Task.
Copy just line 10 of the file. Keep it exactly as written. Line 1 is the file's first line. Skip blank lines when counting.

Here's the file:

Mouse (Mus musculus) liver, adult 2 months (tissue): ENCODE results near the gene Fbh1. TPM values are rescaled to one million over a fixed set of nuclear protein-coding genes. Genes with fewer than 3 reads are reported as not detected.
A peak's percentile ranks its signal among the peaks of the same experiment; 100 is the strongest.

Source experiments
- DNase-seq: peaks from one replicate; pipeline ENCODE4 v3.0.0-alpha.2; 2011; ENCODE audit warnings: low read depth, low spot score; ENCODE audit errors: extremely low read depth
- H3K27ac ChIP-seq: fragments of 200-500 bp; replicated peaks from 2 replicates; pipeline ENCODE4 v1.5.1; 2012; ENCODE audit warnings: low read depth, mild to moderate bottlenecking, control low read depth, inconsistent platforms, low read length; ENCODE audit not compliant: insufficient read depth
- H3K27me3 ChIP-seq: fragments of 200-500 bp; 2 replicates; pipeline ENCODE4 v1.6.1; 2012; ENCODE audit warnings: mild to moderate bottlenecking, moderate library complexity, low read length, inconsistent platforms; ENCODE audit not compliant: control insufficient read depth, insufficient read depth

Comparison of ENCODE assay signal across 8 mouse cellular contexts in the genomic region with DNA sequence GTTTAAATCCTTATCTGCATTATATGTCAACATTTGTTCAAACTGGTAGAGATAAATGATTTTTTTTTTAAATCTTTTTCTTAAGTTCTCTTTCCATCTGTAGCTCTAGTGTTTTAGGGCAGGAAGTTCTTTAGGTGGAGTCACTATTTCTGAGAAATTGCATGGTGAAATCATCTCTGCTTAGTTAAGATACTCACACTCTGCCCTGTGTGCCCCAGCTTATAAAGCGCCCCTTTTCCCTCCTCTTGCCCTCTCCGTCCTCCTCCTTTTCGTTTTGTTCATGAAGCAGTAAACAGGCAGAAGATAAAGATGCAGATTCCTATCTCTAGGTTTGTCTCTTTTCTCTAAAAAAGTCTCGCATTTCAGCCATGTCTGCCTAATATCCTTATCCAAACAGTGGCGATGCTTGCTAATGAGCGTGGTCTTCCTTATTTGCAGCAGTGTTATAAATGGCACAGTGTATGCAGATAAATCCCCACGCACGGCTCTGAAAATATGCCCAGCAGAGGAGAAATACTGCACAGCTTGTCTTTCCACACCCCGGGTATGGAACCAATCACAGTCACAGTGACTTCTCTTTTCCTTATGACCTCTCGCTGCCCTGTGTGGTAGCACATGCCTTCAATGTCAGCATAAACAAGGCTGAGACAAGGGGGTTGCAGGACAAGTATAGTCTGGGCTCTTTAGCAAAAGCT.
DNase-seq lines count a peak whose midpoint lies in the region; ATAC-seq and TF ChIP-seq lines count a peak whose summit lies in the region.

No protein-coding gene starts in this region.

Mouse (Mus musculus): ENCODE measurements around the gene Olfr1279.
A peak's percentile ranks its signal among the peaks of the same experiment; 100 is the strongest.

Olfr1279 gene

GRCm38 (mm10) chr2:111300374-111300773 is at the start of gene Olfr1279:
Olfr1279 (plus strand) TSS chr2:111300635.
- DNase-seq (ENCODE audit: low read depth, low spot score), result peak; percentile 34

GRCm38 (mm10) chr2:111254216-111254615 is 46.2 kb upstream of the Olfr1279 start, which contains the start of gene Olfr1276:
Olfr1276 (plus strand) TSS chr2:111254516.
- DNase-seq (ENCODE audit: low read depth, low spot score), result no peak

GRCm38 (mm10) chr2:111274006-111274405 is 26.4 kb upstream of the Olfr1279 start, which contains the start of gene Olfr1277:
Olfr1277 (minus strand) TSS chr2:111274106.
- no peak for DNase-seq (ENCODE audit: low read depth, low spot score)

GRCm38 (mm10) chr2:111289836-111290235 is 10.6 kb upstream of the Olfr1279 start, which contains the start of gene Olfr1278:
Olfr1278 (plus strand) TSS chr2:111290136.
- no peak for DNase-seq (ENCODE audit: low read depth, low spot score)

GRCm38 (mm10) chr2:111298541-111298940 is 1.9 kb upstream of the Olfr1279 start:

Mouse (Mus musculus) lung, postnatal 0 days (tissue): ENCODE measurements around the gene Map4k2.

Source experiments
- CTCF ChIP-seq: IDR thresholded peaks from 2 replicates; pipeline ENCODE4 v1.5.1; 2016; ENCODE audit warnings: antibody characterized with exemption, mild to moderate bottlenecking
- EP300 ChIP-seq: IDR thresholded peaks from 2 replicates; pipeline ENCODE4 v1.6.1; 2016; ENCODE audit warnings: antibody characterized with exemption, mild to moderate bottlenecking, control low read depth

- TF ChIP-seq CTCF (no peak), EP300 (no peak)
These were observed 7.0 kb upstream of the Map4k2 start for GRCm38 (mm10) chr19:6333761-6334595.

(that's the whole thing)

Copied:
Mouse (Mus musculus): ENCODE measurements around the gene Olfr1279.